The Triumphal March of Reaction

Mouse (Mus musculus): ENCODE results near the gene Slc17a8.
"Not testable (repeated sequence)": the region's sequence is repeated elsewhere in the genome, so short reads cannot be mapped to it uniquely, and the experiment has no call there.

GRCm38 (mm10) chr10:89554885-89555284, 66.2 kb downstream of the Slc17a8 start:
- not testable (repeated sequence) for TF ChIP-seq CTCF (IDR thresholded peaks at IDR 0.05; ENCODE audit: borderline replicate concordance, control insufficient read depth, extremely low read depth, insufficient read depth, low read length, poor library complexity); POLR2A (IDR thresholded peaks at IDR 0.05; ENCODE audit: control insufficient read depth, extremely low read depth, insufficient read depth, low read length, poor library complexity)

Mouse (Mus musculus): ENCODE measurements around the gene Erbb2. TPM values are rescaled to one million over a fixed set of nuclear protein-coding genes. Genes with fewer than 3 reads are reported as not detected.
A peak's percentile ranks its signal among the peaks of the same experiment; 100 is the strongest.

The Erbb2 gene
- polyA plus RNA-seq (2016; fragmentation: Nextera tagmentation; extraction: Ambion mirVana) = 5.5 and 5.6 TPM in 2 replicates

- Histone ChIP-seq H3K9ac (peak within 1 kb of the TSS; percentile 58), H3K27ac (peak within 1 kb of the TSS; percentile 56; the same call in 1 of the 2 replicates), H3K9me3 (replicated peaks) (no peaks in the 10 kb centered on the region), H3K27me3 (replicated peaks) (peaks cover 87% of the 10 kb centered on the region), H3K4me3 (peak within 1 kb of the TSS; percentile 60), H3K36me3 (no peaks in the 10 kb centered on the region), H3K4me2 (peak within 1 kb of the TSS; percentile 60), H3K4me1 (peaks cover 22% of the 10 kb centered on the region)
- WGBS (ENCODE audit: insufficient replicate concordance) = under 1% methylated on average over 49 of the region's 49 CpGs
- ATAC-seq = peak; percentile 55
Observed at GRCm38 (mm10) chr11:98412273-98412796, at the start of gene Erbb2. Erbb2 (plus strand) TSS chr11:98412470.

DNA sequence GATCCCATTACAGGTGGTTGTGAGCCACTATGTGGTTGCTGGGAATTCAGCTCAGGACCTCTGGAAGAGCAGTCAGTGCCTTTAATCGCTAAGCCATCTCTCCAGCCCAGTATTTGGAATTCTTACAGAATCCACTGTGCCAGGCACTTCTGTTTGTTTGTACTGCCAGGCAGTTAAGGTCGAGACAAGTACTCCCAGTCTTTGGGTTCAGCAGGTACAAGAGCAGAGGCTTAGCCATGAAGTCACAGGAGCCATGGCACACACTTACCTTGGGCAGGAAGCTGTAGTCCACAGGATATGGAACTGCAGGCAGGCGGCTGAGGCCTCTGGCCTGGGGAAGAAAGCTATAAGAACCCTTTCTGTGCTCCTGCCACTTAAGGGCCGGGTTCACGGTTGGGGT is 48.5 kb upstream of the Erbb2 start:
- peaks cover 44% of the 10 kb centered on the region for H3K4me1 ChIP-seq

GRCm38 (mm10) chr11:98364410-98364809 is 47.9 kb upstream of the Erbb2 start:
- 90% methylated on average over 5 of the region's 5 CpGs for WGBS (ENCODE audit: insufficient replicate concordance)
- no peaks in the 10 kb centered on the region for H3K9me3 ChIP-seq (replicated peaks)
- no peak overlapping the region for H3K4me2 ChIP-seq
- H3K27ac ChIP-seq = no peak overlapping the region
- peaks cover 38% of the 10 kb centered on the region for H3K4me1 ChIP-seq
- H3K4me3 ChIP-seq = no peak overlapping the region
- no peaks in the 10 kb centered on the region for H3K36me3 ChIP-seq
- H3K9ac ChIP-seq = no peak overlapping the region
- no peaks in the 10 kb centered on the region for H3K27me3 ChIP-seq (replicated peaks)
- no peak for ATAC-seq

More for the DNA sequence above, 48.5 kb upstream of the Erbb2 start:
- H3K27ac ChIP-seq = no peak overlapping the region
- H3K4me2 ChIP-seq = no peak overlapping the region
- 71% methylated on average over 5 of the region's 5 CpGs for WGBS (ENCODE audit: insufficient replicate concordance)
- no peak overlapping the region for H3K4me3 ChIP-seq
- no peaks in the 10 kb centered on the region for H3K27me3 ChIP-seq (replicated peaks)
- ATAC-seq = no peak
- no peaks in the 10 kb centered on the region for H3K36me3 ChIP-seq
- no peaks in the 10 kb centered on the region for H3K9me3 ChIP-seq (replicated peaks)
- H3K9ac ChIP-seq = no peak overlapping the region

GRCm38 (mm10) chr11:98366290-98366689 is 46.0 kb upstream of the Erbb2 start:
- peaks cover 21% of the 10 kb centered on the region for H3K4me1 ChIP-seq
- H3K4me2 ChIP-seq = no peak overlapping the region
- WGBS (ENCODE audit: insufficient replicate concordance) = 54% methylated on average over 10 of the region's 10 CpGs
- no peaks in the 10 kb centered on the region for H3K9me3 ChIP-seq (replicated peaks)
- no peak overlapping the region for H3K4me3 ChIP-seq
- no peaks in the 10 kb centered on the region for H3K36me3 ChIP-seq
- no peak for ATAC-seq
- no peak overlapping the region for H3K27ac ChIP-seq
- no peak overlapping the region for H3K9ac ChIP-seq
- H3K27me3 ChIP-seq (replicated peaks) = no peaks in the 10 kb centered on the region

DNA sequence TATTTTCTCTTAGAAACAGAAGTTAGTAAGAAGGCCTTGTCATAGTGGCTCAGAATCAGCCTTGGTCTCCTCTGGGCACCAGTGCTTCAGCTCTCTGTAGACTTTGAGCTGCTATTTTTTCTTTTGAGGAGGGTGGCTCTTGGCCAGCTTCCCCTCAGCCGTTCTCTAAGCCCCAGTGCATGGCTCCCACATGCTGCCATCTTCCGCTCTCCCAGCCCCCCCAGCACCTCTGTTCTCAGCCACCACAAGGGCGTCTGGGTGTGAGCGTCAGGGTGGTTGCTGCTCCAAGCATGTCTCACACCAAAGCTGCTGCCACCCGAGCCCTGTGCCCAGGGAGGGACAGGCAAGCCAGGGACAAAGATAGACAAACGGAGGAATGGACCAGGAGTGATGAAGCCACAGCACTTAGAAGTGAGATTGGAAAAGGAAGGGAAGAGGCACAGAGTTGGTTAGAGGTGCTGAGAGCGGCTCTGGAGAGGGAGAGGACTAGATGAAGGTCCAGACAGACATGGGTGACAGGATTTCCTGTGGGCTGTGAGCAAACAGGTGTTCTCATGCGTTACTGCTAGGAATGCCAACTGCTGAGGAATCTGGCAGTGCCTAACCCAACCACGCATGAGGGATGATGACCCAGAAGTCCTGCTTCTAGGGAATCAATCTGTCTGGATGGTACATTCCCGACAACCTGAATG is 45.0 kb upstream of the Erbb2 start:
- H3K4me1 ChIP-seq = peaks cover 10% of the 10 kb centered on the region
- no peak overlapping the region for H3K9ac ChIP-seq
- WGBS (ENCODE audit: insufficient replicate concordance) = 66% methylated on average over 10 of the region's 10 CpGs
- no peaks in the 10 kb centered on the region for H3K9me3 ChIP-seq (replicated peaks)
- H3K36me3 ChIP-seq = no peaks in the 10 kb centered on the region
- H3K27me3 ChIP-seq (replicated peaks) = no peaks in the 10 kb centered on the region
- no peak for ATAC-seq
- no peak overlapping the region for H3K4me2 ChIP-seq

This chapter examines the escalation of violence across the former Russian Empire as the First World War drew to a close, analysing the origins and early operations of the anti-Bolshevik Volunteer Army (and that force's relations with the Don and Kuban Cossacks), the victory of Rightist forces in the Finnish Civil War, the emergence of the Baltic States, and the impact of Austro-German (and Ottoman) intervention in Ukraine and Transcaucasia. The chapter then shifts its focus to the opposition to Soviet rule that was raised by non-Bolshevik socialists in eastern Russia and elsewhere (the Democratic Counter-Revolution) in alliance with a peculiar outlier of the Allied intervention in Russia — the Czechoslovak Legion. It concludes with an account of the origins of the Red Army, noting the impact upon that process of events on the Volga Front in 1918 and the innovative solutions that the Red command introduced — especially the deployment of voenspetsy (former tsarist officers) and the ire this practise raised among Leftist elements of the Bolshevik party (and, during the so-called “Tsaritsyn Affair”, J.V. Stalin), as well as Trotsky's efforts to overcome problems of the recruitment and desertion of Red troops and officers.
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